Presented at the “Model to Model” workshop, 31st March/1st April 2003, Marseille.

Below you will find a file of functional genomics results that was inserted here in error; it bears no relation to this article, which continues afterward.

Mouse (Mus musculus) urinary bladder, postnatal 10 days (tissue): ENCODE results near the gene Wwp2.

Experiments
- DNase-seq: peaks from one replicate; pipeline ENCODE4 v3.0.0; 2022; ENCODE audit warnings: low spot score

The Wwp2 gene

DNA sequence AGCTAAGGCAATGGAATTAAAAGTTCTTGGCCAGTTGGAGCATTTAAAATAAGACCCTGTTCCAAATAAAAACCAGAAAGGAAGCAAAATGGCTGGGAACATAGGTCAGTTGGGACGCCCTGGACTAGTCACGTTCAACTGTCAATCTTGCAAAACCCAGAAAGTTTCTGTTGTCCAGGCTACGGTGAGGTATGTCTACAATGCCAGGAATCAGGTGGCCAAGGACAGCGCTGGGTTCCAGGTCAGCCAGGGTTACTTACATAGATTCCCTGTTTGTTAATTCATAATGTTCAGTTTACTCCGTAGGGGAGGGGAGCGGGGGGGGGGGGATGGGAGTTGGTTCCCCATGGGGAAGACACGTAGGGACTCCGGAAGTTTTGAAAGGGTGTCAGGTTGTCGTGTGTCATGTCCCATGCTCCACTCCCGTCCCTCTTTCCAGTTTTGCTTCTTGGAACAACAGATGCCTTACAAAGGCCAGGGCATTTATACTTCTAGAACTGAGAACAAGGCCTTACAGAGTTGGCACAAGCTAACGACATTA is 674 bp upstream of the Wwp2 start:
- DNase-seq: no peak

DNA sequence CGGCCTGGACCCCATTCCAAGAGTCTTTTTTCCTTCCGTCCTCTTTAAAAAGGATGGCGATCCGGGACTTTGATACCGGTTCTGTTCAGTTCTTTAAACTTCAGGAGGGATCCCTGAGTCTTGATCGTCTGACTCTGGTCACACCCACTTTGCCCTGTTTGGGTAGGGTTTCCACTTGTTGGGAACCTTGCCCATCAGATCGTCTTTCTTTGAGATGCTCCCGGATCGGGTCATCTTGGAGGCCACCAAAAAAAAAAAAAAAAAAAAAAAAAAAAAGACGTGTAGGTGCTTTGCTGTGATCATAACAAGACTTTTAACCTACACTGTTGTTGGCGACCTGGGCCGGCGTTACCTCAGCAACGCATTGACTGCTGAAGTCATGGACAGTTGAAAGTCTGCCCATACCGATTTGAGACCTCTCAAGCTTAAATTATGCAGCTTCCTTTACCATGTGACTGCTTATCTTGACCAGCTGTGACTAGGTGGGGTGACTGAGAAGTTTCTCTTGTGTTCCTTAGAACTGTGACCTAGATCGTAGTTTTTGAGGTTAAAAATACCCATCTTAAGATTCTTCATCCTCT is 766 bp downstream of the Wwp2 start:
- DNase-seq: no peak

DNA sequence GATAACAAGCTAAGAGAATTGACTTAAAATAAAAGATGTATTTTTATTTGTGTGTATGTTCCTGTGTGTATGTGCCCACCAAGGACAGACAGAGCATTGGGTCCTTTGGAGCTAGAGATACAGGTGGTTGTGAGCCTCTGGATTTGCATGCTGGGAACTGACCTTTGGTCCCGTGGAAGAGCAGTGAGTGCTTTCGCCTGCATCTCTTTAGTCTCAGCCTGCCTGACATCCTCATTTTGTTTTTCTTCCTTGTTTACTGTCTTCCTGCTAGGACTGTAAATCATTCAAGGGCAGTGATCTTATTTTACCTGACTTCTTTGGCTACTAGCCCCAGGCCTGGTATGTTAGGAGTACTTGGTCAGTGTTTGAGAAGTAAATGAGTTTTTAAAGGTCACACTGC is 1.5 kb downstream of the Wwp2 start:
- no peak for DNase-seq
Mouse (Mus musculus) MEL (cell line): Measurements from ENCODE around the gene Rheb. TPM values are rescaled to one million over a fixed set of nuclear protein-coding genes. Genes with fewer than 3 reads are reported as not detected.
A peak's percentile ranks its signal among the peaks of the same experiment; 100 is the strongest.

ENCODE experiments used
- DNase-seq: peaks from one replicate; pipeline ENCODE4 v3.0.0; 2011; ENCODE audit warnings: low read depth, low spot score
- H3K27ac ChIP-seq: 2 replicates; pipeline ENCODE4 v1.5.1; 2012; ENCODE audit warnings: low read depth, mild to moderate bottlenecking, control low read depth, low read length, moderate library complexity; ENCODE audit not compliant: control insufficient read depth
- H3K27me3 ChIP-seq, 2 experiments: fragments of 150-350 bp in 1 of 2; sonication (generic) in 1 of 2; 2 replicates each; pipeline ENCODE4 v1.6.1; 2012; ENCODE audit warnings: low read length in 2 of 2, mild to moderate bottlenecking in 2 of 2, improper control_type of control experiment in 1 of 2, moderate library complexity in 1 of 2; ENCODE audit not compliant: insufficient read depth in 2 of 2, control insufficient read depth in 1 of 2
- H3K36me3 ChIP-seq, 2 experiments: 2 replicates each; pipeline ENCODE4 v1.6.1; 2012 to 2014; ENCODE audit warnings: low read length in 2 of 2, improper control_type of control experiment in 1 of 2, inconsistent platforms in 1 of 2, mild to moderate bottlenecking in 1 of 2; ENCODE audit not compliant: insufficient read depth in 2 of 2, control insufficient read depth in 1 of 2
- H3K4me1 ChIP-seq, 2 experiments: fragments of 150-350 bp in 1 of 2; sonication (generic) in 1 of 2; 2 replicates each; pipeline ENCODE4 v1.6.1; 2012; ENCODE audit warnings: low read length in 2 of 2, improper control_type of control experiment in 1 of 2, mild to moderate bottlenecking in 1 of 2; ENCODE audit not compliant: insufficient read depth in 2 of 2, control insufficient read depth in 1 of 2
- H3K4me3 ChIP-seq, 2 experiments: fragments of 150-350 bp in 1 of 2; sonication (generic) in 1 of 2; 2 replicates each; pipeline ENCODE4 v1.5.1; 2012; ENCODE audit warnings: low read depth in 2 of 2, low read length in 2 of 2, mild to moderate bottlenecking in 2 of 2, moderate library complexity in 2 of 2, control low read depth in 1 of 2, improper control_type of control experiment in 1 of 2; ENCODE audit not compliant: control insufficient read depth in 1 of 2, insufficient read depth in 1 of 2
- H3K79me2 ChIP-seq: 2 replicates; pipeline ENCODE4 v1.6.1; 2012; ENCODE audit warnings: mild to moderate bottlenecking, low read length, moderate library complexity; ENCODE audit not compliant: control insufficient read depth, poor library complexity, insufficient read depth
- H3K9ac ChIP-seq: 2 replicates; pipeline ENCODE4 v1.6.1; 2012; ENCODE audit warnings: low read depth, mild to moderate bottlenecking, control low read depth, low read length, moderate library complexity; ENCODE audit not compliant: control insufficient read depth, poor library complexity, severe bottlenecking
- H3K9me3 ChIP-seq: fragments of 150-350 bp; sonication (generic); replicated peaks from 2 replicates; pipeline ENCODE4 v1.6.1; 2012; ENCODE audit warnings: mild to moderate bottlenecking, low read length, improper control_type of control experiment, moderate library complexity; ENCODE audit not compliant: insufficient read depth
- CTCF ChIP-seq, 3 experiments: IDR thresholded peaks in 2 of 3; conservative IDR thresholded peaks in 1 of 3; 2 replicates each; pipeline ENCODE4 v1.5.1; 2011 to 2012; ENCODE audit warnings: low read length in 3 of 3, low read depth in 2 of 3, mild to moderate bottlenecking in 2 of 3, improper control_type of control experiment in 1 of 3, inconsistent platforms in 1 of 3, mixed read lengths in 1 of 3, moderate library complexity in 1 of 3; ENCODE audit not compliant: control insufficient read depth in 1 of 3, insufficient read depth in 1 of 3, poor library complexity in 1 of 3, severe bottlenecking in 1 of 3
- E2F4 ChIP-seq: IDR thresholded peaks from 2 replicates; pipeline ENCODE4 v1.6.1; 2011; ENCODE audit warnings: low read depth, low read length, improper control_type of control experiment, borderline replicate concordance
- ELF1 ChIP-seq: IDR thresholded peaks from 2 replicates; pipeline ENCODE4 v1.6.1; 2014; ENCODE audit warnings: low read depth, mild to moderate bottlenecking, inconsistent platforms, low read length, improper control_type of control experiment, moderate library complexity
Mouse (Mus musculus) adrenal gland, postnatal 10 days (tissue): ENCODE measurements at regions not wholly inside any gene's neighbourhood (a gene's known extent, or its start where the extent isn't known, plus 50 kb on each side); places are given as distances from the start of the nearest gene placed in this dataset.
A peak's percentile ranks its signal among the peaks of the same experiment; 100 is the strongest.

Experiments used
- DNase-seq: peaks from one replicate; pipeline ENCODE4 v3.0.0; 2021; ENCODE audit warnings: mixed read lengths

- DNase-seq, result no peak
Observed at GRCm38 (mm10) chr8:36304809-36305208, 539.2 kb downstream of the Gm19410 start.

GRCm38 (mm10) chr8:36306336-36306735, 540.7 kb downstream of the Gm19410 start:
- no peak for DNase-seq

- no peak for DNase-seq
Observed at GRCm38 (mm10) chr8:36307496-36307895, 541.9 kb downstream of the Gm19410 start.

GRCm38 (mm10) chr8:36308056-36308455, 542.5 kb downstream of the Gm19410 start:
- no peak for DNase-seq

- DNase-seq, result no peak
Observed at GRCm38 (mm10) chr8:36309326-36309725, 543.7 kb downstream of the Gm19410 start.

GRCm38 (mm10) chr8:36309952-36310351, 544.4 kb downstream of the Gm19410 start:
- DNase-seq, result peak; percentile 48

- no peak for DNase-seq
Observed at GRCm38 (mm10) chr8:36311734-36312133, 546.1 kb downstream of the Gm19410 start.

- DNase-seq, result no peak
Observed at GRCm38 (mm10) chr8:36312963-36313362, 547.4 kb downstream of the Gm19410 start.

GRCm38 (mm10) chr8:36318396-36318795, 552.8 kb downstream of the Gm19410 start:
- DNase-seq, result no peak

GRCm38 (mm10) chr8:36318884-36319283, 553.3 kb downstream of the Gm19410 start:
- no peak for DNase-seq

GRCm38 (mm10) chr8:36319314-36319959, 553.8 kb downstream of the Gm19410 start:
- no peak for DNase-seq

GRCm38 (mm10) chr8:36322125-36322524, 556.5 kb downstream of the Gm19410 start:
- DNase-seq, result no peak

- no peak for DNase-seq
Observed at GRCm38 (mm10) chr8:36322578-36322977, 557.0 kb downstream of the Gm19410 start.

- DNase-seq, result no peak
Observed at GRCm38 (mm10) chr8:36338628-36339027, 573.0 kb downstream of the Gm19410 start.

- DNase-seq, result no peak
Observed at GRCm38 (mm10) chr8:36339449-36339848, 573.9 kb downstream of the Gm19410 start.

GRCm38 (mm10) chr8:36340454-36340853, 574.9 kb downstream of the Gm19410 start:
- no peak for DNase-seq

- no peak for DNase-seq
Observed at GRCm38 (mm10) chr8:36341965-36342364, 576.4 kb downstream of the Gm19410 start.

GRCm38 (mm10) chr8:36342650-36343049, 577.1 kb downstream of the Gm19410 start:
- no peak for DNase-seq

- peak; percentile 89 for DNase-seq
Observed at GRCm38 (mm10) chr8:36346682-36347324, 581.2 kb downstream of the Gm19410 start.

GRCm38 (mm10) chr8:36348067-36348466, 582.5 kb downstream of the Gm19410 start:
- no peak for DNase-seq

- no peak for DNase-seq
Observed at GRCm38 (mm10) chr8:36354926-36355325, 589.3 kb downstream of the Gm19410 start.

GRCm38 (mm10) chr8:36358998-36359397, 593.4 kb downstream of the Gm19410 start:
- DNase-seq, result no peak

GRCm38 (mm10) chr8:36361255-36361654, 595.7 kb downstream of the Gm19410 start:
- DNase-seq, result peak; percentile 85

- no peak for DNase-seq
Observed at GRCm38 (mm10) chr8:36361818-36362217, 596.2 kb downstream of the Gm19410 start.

Analytical game theory has developed the Nash equilibrium as theoretical tool for the analysis of cooperation and conflicts in interdependent decision making. Indeterminacy and demanding rationality assumptions of the Nash equilibrium have led cognitive game theorists to explore learning-theoretic models of behavior. Two prominent examples are the Bush-Mosteller stochastic learning model and the Roth-Erev payoff-matching model. We align and integrate the two models as special cases of a General Reinforcement Learning Model. Both models predict stochastic collusion as a backward-looking solution to the problem of cooperation in social dilemmas, based on a random walk into a self-reinforcing cooperative equilibrium. The integration also uncovers hidden assumptions that constrain the generality of the theoretical derivations. Specifically, Roth and Erev assume a “Power Law of Learning” – the curious but plausible tendency for learning to diminish with success and intensify with failure, which we call “fixation.” We use computer simulation to explore the effects of fixation on stochastic collusion in three social dilemma games. The analysis shows how the integration of alternative models can uncover underlying principles and lead to a more general theory.